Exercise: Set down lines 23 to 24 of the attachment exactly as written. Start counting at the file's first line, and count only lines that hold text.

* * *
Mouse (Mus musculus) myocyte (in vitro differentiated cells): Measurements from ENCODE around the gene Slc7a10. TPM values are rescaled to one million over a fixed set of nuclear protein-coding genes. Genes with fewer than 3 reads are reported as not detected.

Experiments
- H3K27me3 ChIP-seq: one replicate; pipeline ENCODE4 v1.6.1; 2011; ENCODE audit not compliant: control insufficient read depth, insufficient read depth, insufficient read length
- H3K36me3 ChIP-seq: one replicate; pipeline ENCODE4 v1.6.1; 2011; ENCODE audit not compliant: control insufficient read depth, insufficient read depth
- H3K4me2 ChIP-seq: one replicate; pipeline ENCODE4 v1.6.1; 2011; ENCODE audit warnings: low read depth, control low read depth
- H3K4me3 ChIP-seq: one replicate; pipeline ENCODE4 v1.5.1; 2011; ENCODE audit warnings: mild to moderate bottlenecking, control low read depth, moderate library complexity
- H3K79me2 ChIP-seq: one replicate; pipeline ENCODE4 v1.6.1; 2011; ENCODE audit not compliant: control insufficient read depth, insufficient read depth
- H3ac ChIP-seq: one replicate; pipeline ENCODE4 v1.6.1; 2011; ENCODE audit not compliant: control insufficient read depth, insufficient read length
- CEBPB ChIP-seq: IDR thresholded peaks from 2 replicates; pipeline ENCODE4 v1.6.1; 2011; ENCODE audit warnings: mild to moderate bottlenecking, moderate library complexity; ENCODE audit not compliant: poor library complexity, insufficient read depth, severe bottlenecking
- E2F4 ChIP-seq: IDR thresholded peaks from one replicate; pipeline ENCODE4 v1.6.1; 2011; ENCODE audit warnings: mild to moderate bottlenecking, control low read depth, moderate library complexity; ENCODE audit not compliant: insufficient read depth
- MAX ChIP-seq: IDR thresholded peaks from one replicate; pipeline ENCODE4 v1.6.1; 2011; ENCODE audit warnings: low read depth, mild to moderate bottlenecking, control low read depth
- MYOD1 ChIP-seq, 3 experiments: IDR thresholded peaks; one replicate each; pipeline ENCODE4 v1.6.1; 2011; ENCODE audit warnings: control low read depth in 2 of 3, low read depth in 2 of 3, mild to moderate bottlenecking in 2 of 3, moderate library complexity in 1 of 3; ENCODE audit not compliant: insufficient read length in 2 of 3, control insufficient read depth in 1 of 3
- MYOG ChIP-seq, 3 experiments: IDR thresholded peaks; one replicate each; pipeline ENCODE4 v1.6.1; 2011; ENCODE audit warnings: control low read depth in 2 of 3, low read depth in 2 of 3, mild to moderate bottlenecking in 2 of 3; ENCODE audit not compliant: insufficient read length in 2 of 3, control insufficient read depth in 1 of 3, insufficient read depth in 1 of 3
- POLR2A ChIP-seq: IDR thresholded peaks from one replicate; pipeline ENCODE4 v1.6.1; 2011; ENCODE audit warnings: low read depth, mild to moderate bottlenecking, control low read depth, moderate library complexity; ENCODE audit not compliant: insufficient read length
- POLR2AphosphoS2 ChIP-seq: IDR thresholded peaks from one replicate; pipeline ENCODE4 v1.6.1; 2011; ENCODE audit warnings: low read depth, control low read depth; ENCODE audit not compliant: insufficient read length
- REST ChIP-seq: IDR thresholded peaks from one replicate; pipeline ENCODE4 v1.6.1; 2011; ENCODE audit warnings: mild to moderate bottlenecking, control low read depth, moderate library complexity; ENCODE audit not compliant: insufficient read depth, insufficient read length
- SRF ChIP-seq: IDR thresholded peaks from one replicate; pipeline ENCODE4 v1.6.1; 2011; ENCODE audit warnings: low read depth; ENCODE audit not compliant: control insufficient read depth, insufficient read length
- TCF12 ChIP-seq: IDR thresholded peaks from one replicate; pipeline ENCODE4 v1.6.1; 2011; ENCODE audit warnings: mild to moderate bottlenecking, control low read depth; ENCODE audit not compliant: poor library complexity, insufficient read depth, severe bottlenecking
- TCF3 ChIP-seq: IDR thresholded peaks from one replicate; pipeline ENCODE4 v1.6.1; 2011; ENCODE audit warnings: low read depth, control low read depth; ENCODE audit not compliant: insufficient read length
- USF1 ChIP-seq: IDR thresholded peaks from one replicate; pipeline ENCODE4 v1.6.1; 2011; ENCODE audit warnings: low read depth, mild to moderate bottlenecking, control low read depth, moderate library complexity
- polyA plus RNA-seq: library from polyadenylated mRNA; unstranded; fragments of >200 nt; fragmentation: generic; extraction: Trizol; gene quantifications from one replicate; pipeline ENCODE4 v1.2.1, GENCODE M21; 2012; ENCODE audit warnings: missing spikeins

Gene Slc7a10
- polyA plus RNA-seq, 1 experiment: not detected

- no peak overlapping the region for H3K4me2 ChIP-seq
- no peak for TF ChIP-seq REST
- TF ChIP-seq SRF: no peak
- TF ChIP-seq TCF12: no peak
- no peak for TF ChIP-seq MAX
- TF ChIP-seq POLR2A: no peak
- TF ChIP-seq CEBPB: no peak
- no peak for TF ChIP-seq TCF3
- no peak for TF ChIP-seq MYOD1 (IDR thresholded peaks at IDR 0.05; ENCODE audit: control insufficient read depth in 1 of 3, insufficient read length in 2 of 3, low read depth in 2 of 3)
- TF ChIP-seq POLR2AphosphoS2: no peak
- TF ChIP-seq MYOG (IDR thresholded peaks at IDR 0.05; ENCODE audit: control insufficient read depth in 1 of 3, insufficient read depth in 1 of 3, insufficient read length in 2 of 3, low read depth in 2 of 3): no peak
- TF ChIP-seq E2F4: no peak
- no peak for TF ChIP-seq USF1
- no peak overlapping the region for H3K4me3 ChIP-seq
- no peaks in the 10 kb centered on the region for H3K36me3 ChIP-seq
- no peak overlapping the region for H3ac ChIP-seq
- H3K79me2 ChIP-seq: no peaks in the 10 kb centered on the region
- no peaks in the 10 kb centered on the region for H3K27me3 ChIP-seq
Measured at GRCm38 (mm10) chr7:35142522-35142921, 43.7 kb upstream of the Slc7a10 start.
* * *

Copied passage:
- polyA plus RNA-seq, 1 experiment: not detected

- no peak overlapping the region for H3K4me2 ChIP-seq